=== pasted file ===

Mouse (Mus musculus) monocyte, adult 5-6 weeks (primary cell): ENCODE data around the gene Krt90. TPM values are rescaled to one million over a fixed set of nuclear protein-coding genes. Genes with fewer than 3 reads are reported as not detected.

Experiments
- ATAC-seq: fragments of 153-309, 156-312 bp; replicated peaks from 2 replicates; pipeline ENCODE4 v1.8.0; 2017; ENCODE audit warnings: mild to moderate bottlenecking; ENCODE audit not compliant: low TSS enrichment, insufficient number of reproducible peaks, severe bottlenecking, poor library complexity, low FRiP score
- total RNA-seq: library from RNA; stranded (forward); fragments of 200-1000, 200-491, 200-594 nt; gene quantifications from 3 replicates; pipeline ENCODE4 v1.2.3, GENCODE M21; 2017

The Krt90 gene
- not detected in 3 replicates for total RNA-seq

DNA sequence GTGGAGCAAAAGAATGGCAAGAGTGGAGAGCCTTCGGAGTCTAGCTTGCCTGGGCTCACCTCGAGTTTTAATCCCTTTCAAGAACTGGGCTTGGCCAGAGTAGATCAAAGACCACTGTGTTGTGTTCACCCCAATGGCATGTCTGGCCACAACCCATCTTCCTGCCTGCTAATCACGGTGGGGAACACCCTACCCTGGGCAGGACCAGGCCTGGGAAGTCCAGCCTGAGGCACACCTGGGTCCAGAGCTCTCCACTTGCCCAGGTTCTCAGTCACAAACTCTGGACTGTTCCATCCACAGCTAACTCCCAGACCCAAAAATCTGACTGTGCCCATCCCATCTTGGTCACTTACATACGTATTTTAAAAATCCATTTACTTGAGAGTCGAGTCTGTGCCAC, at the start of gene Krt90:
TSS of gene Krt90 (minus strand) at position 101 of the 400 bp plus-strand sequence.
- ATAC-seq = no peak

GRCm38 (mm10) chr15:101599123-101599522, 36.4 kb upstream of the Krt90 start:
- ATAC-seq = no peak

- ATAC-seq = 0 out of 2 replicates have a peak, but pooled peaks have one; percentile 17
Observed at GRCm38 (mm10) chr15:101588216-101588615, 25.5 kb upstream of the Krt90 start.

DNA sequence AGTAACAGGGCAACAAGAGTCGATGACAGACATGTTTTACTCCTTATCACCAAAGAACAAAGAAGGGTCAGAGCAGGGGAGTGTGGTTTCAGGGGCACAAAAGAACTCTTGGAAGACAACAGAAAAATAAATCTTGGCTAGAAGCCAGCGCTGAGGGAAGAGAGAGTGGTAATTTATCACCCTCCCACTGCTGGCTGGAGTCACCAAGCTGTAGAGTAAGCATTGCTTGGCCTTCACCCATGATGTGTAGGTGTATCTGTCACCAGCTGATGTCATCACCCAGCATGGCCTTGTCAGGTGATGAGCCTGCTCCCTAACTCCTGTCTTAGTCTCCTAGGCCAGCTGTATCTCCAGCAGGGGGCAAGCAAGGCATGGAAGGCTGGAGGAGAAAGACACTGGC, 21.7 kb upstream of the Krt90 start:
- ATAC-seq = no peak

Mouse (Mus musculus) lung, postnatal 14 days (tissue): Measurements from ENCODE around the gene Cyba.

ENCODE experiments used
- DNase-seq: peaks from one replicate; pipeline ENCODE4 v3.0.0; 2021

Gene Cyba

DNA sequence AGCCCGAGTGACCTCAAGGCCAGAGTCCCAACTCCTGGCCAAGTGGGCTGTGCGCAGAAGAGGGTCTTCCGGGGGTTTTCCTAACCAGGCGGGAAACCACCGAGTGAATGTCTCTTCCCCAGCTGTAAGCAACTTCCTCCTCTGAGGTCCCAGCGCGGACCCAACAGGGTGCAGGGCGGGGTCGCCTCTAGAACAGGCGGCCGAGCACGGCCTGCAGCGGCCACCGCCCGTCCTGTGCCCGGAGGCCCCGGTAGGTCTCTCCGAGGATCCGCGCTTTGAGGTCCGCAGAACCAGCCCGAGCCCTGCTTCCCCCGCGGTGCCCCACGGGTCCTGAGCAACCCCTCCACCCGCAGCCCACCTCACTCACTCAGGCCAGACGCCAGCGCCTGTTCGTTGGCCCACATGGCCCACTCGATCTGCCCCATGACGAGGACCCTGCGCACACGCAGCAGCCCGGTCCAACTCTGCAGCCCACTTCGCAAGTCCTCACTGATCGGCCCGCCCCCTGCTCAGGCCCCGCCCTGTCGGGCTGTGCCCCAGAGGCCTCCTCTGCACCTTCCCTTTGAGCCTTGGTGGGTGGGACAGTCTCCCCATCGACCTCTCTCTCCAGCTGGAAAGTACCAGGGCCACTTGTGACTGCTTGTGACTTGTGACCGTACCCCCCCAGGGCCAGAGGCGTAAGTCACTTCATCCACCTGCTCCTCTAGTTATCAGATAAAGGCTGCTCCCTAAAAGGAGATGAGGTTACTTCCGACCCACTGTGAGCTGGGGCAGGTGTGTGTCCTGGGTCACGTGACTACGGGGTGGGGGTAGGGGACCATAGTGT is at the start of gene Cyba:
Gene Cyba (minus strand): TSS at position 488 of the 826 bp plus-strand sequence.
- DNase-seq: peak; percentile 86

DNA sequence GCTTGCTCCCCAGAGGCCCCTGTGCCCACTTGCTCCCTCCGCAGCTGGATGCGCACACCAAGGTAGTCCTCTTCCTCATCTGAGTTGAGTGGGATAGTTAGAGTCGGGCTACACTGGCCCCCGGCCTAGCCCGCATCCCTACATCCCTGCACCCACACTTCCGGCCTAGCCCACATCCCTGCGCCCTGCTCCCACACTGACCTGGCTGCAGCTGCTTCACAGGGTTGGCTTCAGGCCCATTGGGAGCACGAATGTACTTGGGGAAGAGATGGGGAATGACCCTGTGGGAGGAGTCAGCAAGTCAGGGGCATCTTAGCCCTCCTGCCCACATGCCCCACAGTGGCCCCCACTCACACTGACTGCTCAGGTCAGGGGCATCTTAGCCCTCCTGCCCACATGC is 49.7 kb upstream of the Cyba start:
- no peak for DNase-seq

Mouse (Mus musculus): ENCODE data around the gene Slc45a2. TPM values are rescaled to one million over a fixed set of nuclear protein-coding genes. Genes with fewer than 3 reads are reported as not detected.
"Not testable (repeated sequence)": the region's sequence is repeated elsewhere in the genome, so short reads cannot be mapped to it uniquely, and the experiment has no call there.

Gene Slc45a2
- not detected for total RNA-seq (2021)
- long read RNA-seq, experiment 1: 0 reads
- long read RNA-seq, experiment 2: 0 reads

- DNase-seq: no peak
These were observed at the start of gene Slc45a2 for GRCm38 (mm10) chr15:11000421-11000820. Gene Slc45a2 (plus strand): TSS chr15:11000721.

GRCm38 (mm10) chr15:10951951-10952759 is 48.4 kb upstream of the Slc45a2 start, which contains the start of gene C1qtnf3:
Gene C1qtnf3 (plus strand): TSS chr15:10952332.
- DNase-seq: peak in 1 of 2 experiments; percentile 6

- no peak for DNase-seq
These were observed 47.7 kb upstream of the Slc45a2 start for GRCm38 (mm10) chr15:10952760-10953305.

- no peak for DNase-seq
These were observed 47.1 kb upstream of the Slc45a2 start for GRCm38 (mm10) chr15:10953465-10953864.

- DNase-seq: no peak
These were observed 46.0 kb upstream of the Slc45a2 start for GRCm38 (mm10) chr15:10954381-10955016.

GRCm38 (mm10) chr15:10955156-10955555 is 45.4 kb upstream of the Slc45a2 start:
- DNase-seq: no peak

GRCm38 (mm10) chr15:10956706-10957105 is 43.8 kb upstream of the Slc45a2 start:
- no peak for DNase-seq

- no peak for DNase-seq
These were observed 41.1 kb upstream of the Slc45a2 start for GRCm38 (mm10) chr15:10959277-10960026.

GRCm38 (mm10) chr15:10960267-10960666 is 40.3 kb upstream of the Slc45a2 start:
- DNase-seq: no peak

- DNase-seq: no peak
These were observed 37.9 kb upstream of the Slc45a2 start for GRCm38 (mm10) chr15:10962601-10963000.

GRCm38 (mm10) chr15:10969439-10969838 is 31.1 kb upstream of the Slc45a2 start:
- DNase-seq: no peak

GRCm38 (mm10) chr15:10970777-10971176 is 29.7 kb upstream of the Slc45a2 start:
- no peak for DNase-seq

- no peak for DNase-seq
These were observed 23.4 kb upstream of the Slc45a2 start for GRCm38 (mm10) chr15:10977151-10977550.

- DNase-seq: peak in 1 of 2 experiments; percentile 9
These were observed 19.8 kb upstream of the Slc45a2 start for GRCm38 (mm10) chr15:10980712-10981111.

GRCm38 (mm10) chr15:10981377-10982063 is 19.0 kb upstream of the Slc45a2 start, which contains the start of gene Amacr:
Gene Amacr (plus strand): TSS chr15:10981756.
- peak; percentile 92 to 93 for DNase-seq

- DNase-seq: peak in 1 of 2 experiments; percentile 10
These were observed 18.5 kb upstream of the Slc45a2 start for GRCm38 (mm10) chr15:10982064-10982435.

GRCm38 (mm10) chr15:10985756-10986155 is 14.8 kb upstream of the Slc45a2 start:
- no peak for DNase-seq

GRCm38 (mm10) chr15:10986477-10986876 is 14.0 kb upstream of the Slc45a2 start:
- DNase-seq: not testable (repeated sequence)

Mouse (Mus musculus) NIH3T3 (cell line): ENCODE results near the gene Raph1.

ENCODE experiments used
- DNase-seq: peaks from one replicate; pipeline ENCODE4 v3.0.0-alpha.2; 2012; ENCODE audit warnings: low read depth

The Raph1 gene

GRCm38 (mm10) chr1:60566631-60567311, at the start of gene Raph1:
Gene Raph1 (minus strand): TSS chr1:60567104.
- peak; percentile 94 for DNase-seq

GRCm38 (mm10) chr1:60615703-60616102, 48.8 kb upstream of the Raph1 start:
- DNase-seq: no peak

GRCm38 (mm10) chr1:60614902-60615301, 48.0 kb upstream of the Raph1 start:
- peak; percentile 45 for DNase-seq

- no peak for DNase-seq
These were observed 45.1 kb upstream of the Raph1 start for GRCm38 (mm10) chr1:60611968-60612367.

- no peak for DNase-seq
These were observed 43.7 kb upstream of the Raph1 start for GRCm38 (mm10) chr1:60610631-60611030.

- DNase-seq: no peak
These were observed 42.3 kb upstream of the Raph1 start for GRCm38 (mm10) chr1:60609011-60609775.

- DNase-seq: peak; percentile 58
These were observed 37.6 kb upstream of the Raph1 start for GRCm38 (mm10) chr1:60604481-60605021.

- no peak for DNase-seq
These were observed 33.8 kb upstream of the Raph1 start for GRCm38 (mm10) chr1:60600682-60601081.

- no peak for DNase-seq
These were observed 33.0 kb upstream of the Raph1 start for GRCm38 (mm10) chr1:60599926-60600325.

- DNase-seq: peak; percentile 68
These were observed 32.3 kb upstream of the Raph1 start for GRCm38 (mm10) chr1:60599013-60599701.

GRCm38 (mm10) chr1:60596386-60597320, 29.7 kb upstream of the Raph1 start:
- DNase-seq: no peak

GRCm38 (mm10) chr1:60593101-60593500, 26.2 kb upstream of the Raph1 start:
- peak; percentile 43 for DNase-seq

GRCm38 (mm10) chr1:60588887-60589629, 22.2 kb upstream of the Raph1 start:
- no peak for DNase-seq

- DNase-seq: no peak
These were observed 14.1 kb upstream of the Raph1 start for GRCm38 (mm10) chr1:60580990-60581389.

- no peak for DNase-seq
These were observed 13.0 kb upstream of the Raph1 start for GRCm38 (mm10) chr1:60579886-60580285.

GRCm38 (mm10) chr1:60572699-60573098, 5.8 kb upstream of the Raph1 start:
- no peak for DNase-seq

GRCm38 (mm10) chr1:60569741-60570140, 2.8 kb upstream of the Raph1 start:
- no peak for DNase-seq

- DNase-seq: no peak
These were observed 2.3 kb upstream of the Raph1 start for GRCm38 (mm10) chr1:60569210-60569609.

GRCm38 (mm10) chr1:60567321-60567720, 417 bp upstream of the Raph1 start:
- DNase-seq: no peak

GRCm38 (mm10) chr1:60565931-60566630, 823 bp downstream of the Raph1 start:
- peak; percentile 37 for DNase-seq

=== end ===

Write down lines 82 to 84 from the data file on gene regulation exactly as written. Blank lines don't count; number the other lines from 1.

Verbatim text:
- no peak for DNase-seq
These were observed 43.7 kb upstream of the Raph1 start for GRCm38 (mm10) chr1:60610631-60611030.

- DNase-seq: no peak